Study shows mothers who postpone parenthood may struggle when things don’t go as planned

A new study conducted in Norway suggests that mothers who postpone parenthood are more likely than younger mothers to over prepare for first-time parenthood, and have greater difficulty when things during pregnancy, childbirth and the early months of childrearing don’t go as planned. There is also some evidence that they are more vulnerable to post-partum depression when their expectations are not realized, although that claim has yet to be proven in other large sample studies outside of Norway. Lead researcher Silje Marie Haga suggests that because many women who become mothers later in life are accustomed to having control over things in their lives, the transition to motherhood and coping with the unexpected realities of new motherhood can prove to be very challenging – possibly leading to depression and feelings of failure. The study involved surveys from 350 new mothers and in-depth interviews with 12 new mothers. The researchers highlighted risk factors for depression such as failure to achieve expectations, the need for control, and difficulties with breast feeding. The study highlights that new mothers need emotional and practical support, especially from their partners. The researchers hope to build an online support tool for new moms in Norway.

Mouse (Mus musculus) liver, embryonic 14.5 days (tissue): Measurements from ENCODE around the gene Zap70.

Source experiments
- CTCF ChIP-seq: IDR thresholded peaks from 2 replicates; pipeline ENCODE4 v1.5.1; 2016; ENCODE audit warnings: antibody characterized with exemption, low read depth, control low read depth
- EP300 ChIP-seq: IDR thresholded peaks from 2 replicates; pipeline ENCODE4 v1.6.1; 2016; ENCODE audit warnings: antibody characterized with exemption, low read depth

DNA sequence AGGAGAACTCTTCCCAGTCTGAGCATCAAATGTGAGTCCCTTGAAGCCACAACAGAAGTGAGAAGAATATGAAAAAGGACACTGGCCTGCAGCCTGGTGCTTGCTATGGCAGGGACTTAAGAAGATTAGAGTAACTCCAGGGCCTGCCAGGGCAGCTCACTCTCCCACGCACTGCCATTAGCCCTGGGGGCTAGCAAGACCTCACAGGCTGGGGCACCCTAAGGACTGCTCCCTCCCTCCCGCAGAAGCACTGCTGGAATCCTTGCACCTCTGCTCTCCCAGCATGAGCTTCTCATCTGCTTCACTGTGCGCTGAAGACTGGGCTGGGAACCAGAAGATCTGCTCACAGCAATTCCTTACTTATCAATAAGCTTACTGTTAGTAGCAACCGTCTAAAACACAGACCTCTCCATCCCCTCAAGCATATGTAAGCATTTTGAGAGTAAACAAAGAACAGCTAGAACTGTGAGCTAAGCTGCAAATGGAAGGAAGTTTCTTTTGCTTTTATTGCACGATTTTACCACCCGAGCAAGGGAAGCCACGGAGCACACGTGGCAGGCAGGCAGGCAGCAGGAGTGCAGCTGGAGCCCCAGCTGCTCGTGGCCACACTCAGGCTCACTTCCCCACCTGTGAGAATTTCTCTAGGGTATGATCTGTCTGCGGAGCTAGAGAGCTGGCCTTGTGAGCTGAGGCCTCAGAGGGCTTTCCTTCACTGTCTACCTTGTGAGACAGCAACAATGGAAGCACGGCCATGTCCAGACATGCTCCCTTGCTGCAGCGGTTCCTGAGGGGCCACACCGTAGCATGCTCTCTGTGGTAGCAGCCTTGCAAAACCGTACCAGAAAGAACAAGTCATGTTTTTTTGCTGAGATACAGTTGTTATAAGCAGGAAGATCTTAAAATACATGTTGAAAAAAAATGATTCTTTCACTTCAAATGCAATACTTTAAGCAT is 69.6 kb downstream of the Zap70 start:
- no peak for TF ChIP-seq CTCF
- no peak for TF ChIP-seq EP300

Read the study abstract here.


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